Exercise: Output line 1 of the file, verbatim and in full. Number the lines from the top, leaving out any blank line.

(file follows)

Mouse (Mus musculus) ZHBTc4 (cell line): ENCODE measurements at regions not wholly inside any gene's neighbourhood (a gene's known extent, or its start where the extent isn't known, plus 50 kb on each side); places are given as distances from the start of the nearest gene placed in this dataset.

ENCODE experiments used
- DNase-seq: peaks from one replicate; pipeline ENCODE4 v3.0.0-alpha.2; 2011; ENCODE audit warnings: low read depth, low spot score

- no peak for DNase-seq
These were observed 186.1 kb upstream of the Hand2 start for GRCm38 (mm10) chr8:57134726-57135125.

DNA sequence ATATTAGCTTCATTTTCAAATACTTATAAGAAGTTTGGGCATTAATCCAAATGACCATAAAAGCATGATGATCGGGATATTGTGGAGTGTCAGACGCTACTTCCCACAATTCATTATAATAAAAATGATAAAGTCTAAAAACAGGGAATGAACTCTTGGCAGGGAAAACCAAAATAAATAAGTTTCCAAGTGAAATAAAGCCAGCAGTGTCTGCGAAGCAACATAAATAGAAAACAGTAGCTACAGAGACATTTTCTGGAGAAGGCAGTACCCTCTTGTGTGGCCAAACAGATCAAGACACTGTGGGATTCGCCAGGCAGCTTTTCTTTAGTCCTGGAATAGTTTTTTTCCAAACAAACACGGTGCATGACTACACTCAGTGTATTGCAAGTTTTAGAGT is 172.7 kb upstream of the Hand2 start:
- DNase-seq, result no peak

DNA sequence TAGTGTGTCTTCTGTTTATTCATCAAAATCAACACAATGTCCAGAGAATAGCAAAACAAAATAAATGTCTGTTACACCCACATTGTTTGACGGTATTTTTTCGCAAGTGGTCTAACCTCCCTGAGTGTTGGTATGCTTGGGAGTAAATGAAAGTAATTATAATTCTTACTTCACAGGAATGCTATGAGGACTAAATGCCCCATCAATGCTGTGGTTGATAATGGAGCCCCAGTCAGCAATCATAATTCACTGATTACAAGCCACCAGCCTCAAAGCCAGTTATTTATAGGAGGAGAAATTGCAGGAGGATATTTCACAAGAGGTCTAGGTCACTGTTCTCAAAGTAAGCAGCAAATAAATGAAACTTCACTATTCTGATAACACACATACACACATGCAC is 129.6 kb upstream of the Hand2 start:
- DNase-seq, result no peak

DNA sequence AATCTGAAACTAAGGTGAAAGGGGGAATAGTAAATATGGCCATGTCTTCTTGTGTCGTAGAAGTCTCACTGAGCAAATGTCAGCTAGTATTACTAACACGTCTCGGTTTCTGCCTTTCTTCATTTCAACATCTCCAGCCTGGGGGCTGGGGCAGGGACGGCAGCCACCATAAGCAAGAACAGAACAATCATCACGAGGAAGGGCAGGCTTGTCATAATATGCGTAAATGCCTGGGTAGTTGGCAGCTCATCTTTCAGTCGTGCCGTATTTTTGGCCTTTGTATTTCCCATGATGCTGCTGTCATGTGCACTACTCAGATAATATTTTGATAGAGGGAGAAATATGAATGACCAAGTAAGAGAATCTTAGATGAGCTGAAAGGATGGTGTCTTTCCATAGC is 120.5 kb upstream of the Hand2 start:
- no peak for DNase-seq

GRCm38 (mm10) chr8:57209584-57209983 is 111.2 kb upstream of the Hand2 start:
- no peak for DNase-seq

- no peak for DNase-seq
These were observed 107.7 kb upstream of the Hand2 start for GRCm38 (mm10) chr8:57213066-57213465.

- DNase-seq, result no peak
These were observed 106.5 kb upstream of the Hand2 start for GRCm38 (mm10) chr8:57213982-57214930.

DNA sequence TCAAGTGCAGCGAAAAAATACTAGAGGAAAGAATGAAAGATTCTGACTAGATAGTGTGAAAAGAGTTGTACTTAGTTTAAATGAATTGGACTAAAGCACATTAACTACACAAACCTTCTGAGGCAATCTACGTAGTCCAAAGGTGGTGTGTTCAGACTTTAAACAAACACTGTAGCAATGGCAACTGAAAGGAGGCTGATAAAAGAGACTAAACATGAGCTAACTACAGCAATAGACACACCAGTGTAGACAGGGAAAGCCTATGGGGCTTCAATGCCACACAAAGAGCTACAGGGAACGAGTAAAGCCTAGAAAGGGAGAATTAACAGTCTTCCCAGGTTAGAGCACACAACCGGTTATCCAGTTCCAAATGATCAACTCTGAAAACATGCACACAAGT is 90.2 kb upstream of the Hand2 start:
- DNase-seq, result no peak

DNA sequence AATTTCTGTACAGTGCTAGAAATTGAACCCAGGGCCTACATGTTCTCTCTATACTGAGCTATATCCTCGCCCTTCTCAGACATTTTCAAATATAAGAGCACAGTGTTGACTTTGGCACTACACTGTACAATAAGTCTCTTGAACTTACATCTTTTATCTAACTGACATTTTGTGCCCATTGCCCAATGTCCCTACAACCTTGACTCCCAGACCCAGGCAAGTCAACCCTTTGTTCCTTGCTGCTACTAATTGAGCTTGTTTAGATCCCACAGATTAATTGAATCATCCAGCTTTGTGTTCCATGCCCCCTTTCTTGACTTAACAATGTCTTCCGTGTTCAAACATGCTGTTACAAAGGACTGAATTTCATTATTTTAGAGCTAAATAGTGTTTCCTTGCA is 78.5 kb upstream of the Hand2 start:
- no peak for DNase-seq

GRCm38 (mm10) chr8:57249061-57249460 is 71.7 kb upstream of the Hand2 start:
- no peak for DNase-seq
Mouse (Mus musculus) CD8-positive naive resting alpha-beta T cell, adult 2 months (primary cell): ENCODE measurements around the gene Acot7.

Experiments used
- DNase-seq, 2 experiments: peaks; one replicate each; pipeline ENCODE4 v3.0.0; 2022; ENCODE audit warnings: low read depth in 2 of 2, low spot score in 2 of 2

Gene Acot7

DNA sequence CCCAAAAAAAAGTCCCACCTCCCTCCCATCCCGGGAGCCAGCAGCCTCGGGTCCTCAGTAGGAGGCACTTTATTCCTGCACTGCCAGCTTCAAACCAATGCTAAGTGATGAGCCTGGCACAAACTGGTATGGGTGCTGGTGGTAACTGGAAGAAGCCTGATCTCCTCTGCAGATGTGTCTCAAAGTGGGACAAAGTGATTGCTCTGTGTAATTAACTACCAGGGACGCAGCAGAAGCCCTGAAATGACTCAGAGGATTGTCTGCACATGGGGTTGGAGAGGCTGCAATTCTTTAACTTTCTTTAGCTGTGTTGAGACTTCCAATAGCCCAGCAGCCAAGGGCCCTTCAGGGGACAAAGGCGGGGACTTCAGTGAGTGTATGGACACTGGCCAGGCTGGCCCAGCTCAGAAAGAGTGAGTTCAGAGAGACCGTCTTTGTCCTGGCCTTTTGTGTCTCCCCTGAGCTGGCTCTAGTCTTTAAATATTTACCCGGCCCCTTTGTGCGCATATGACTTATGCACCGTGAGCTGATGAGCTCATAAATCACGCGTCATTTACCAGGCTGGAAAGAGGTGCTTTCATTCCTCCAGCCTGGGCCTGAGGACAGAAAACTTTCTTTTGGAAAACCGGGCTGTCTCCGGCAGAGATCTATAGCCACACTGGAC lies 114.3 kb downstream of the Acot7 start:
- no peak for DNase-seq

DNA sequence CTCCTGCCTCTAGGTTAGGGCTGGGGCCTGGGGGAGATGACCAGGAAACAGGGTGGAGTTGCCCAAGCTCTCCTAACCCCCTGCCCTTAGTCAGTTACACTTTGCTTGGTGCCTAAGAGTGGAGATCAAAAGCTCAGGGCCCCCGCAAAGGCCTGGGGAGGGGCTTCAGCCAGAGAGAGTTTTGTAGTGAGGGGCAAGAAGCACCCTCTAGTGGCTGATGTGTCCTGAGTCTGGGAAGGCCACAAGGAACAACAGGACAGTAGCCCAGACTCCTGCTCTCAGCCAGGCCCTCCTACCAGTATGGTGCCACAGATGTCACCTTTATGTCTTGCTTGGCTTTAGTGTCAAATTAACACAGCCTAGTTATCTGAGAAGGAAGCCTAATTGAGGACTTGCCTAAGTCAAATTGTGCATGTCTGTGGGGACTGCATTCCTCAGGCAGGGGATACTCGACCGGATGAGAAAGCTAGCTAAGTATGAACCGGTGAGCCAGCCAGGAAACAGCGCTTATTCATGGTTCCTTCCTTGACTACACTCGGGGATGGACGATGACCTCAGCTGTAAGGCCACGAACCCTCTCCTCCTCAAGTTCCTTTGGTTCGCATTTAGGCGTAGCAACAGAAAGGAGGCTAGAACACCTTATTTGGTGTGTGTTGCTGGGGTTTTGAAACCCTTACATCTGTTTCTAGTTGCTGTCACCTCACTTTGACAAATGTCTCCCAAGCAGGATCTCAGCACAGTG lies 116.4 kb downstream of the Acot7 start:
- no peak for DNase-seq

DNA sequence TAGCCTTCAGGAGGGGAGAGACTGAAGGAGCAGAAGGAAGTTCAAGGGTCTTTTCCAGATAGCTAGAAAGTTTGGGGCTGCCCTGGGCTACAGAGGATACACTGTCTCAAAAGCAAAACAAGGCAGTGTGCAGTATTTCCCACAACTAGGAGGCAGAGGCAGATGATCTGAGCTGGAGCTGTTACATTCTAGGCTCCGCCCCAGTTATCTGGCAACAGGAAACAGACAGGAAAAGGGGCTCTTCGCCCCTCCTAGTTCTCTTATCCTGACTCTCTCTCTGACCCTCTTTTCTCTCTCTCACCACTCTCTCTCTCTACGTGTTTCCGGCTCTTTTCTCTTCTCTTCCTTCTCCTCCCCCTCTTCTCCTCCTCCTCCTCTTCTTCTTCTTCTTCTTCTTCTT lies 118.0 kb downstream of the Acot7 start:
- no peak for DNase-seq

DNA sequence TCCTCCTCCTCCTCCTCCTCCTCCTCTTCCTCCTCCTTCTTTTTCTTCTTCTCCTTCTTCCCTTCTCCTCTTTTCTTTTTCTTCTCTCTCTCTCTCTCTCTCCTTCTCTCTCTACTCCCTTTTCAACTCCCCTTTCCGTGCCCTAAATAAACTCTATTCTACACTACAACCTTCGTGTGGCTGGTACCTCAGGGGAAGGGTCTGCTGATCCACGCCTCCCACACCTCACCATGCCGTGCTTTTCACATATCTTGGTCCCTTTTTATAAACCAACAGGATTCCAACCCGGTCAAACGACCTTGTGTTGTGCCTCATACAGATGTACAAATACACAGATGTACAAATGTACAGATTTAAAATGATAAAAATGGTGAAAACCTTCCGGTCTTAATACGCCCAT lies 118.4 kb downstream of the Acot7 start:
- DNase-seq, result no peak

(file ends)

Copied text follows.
Mouse (Mus musculus) ZHBTc4 (cell line): ENCODE measurements at regions not wholly inside any gene's neighbourhood (a gene's known extent, or its start where the extent isn't known, plus 50 kb on each side); places are given as distances from the start of the nearest gene placed in this dataset.